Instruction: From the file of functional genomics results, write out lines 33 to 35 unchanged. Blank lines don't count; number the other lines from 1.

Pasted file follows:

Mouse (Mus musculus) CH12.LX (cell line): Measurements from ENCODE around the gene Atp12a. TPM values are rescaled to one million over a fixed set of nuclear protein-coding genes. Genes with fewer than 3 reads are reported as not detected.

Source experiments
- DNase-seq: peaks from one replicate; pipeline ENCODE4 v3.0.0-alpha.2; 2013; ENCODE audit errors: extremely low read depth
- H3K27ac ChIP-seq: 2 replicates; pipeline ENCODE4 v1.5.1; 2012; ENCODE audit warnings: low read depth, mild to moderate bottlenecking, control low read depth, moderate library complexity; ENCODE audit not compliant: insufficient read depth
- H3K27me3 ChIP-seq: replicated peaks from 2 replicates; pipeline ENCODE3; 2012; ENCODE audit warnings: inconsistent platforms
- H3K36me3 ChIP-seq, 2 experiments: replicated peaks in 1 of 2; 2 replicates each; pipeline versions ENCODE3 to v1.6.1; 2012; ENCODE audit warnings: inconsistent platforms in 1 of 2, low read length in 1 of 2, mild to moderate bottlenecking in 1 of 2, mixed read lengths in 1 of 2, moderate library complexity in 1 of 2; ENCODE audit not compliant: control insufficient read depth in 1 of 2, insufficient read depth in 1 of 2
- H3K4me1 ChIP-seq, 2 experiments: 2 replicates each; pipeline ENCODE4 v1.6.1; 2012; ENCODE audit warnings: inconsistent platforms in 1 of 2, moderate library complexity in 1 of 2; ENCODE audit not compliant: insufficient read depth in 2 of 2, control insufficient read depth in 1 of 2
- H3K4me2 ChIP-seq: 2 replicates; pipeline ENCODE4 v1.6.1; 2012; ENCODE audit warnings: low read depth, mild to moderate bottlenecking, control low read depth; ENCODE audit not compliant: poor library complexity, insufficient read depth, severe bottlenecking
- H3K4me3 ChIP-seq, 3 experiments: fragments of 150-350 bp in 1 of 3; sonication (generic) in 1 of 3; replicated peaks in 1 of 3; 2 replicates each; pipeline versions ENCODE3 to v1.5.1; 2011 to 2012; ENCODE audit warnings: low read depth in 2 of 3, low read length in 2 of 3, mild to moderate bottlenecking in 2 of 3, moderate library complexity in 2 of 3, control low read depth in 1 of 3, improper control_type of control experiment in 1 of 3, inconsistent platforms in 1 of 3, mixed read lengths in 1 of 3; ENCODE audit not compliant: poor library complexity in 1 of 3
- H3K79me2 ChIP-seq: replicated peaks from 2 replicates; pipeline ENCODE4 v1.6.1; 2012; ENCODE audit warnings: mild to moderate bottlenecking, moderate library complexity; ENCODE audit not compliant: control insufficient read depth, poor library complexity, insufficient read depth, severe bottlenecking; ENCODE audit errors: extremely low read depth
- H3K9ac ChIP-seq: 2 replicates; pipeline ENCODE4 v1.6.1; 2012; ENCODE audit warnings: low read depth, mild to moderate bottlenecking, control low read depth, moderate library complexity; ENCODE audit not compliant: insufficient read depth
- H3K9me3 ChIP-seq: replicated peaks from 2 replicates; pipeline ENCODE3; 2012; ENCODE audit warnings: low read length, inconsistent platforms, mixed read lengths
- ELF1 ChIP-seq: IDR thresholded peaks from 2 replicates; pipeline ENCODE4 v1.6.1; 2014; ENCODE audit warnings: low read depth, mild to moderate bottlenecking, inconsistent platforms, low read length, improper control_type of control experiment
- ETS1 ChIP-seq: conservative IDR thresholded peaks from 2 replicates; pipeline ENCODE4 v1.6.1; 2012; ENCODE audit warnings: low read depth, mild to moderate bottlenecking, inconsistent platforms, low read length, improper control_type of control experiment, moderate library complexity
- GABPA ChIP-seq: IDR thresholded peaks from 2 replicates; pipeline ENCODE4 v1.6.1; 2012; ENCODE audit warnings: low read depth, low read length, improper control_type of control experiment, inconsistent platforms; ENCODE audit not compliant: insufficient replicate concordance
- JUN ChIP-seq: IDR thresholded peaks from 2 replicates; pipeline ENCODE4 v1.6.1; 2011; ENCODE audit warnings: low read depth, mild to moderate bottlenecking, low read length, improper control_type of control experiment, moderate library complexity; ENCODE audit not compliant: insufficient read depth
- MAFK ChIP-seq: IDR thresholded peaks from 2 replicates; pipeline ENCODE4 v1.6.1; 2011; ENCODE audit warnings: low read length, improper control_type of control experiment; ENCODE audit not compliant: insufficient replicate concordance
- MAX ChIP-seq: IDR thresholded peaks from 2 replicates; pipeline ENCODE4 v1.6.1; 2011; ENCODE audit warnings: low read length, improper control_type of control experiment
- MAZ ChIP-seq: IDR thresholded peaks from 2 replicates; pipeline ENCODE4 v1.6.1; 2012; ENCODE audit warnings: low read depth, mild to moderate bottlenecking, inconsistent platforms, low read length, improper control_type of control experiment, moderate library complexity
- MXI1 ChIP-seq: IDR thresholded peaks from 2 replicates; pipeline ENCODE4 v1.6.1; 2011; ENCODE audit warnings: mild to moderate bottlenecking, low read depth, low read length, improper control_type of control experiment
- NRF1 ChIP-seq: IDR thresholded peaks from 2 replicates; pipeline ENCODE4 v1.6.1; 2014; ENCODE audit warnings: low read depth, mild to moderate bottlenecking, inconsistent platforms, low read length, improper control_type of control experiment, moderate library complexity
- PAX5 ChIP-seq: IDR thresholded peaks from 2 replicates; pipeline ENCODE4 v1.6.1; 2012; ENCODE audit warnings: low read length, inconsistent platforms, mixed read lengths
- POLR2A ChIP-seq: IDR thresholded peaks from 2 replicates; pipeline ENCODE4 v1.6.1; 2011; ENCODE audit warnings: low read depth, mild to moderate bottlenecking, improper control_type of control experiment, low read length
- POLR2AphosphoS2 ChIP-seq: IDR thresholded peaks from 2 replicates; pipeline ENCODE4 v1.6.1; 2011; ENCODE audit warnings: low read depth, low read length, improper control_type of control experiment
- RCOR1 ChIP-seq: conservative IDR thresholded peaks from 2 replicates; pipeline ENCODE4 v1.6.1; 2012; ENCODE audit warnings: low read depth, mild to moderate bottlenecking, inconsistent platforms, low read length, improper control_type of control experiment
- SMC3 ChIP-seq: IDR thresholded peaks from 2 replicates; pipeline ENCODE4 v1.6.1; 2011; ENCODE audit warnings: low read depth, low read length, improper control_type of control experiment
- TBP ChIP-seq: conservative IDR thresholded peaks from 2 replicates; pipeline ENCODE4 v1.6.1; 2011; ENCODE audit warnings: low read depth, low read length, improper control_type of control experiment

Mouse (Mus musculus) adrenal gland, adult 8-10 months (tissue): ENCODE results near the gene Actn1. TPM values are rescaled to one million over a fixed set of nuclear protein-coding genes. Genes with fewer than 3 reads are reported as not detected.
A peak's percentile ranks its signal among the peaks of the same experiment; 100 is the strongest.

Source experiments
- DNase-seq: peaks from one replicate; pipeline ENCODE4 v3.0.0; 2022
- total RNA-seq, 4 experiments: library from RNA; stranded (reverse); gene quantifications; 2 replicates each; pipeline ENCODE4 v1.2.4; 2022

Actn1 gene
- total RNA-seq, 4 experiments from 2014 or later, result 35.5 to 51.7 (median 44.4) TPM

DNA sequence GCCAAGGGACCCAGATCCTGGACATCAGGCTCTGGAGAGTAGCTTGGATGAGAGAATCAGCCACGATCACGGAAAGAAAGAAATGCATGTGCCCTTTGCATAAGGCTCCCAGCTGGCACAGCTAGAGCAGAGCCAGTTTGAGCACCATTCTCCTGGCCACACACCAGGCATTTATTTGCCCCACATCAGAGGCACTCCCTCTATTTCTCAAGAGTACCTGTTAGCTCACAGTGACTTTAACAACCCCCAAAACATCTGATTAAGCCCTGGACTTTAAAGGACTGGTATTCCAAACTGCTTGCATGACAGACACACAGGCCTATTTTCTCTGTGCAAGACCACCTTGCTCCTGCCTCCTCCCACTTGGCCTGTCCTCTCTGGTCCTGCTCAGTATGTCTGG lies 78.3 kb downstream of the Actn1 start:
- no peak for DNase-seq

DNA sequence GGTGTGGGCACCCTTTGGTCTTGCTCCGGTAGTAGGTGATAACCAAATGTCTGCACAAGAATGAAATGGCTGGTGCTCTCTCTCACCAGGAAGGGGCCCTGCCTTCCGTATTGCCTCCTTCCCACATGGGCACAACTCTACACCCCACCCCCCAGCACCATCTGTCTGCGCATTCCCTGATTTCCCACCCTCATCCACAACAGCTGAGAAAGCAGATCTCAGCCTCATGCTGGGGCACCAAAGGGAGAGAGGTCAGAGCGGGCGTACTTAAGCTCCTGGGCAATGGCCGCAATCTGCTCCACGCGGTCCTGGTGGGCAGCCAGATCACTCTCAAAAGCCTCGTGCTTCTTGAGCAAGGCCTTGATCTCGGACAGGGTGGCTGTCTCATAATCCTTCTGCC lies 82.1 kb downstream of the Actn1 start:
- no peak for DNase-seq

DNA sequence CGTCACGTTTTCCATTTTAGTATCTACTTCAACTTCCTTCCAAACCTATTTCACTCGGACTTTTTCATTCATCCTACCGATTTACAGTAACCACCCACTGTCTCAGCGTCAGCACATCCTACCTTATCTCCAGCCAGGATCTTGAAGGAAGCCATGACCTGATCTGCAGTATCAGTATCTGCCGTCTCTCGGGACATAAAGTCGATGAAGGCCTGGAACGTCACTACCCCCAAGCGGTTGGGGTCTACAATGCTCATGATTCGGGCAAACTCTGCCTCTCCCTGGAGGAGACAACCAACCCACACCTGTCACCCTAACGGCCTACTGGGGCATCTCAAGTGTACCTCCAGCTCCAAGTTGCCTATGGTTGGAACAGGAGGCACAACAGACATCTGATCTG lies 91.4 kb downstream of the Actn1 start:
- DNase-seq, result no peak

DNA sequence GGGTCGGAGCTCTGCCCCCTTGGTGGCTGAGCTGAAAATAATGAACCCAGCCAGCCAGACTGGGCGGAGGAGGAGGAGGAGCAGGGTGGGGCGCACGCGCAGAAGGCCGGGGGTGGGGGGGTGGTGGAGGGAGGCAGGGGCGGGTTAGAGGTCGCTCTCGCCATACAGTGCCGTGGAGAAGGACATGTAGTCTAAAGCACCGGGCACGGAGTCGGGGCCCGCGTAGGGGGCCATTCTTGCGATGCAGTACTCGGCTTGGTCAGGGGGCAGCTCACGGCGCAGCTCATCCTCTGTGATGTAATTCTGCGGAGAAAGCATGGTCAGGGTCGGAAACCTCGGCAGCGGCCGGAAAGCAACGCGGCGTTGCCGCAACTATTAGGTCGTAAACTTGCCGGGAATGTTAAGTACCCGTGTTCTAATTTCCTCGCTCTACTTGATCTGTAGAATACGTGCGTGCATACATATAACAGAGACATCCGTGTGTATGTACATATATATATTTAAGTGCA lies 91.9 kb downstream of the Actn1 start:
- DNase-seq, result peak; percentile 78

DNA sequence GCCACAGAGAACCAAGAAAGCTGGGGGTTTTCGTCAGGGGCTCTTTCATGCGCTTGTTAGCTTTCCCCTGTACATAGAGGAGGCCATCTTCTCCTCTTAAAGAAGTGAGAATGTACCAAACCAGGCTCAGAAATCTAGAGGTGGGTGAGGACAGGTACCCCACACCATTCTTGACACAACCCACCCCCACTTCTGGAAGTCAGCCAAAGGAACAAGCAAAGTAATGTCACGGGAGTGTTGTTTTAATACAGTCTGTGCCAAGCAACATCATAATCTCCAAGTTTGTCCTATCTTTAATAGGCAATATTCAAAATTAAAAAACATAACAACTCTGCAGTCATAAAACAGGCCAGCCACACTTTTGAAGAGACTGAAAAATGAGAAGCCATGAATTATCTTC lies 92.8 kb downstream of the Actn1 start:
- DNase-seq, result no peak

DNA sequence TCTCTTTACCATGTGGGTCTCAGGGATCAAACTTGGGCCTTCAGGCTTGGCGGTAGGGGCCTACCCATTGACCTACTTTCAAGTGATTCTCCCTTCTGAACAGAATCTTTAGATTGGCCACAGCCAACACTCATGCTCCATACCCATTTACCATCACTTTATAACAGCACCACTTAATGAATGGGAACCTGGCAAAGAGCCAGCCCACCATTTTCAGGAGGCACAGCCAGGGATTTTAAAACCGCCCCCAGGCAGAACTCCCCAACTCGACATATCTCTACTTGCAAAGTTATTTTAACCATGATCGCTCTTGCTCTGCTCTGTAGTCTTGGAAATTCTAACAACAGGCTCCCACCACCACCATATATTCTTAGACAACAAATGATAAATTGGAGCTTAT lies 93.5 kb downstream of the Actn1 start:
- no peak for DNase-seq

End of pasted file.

Actn1 gene
- total RNA-seq, 4 experiments from 2014 or later, result 35.5 to 51.7 (median 44.4) TPM

DNA sequence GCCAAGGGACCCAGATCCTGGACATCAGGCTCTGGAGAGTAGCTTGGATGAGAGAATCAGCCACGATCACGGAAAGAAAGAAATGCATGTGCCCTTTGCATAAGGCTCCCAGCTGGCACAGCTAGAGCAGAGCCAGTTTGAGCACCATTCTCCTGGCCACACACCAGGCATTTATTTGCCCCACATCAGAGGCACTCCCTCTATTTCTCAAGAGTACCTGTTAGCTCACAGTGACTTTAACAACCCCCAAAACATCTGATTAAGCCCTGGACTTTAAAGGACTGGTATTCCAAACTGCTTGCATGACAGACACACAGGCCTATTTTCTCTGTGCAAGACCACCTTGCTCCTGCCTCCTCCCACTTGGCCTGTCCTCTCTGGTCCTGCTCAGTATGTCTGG lies 78.3 kb downstream of the Actn1 start: